That's not enough information. First, we're not lawyers, you'll need to explain things to a lawyer or go to the bank to see what's going on. Second, it all depends on what the original loan documents said. Once you're past due or in any way violate the terms of the agreement, they can take the vehicle and sell it. If you pay off the loan after that, it's possibly just a bonus for them. Remember that once you have defaulted on the loan, all bets are off and you don't have any real protection under the law.
Yes. There's a process they have to follow, which includes getting a court judgment against you. If you don't hold to that judgment (which is usually paying back the money owed), they can ask the court to garnish your wages.
Must provide debtor with a 14 day notice to cure. Allowing debtor to pay all back money owed. Repo must be peaceful aka no enrty to a home no public disturbance ect. Creditor must hold vehicle 14 days after repo to give debtor opportunity to pay missed payments and fees associated with the repo. Creditor must provide debtor with notice of intent to sell vehicle. Any proceeds of sale go to pay the balance of the loan. Licsense plates and personal property remain with debtor
Take them to court. * It is possible they are within their legal rights to hold the vehicle and its contents if a replevin order or other court order is in effect. Often the lender's agent cannot release the vehicle until they are informed by the lender that all the reaffirmation documentation has been finalized including checks clearing, insurance confirmation and so forth.
A "repossession notice" is a civil matter. A police oficer cannot hold the vehicle for repossession. Unless, there has been a court proceeding and the judge has ordered the vehicle held if stopped. A repossession notice also cannot stop the registration of a vehicle.
It's not your money any more. The bankruptcy trustee may be able to get the money if the amount was high enough, since it is a preference, but not you.
AnswerThe IRS only seizes personal tax refunds when there are tax arrearages or court ordered child support arrearages.The IRS does not have the power to withhold personal tax refunds for creditor judgments.ACTUALLY THE IRS CAN HOLD YOUR REFUND FOR CREDITOR JUGDEMENT DEPENDING ON THE AMOUNT OF THE DEBT AND IF THE CREDITOR CONTACTED THEM THE YEAR BEFORE IT ALL DEPENDS ON THE TYPE OF CREDITOR
If the creditor has received a judgment the time is indefinite, as most judgments are from 5-20 years in duration and can be renewed. If a creditor perfects a judgment as a lien against real property, then the debt is considered permanent until paid or settled.
No. The money on hold is not available to you for any reason until the hold is released.
thresh hold braking
I believe in Ohio a medical creditor can attempt to collect a bill for 7 years. However, they can hold onto the account as long as they decide.
No, it is always sensible to hold some money balances.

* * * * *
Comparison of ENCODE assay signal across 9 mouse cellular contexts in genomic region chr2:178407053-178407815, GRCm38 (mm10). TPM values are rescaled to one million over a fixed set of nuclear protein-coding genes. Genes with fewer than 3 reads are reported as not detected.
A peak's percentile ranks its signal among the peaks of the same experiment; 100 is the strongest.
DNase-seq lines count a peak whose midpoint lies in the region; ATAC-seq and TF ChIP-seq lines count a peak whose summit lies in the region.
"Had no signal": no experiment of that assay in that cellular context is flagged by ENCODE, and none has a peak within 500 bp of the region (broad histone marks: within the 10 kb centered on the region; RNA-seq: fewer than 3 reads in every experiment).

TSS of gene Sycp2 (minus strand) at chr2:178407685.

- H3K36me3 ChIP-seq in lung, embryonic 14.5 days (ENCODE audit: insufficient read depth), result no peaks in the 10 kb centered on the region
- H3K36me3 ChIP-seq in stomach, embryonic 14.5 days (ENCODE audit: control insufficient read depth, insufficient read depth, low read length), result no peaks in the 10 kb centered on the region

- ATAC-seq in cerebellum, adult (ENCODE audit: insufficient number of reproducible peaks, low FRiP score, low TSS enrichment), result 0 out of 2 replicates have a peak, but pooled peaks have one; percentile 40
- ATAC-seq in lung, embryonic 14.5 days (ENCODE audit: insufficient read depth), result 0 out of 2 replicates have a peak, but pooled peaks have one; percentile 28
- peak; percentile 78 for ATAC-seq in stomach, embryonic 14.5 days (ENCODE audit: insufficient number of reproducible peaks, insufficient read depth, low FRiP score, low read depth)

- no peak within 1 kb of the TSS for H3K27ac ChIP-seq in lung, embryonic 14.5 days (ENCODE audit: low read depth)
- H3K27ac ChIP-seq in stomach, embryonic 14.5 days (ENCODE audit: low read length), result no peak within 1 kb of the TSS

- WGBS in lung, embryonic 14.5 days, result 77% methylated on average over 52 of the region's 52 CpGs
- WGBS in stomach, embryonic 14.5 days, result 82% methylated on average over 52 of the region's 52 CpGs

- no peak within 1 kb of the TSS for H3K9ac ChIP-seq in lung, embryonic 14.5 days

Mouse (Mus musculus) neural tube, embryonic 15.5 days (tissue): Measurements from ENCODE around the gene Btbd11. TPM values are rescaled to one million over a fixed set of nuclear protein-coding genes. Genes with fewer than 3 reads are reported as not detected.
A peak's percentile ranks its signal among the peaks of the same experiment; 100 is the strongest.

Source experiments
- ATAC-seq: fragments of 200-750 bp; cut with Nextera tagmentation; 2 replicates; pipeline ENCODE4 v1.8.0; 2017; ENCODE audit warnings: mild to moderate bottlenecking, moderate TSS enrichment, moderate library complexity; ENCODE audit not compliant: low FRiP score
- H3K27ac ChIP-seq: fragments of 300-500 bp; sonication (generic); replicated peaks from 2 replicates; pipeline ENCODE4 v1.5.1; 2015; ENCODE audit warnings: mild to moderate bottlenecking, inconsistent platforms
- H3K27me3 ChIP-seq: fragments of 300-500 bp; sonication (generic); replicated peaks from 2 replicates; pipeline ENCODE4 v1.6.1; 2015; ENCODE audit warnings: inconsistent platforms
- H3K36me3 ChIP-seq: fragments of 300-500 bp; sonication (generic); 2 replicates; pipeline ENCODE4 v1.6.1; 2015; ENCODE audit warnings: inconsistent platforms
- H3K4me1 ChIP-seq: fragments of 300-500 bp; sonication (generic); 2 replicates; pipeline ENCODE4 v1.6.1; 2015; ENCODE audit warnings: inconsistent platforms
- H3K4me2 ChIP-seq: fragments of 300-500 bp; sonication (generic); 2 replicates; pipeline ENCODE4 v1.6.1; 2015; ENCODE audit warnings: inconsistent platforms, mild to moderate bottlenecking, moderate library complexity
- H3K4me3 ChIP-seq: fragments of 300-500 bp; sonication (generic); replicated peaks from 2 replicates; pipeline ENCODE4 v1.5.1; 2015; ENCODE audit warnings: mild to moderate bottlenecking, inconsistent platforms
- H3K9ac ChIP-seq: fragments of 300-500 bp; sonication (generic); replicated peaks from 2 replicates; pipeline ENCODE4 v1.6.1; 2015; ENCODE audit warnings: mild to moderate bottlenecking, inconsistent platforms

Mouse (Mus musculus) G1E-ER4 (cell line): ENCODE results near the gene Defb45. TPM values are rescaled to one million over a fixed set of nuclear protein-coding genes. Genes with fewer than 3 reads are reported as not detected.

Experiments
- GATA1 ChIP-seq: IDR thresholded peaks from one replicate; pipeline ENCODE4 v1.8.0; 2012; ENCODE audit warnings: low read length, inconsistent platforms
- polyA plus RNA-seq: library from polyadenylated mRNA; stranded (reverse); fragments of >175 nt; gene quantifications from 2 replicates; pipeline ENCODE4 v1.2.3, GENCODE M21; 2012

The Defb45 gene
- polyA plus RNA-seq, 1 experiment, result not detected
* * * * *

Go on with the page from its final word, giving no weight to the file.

aah troubleshooting a vehicle is when your too drunk to hold the gun straight. then your having troubleshooting a vehicle.
People hold money because they do not wish to run out later. By saving money, it is available when needed.
When you file for bankruptcy, all your assets are revealed to the trustee and basically frozen. No, a creditor probably won't put a hold on your savings account after you file but they can until your bankruptcy is discharged. Usually a letter from your attorney saying you have filed bankruptcy will stop this action.
Unless the attorney has been named the trustee of the settlement account, I would not think so. He can't extort the money from you by unlawfully depriving you of property to which you have a legal right. If you owe him money and he is holding your checks, how the heck does he expect you to pay him if he doesn't give you the money from the settlement? All that aside though, if you owe him money, he will have to go to court and file a lien against you just like any other creditor.
YES, IF YOU OWE THEM MONEY, THEY CAN HOLD AND CHARGE STORAGE. Also check your state laws,because in many states a garage can place a mechanics lean on your vehicle and after 30-90 days they can sell your vehicle at auction or a set price to cover the cost of the repairs.....
The creditor is the one who repossesses the car. They simply hire an agent in the area to do the repo. As long as they hold the lien, they're the rightful owners of the vehicle, and have a right to reclaim their property, even across state (and even international) boundaries.
I do not understand what you are trying to do. How is your money on hold at a bank? Is it in a longterm CD?
did you mean resource? The lender has authorization called lean to hold your property after a loan debt.
You must pay off the lien. A vehicle with a lien on it cannot be vended (sold) legally. There is no way to transfer a title as the motor vehicle folks will know that a hold (the lien) has been placed on it.
Yes it can. If the creditor files a wage garnishment to a protected LLC and that LLC fails to respond or respond properly, a court can and will hold the LLC jointly and severally liable for the entire debt owed to the creditor.
Get a hold of the motor vehicle department in your state and explain the problem, they will get you a new title.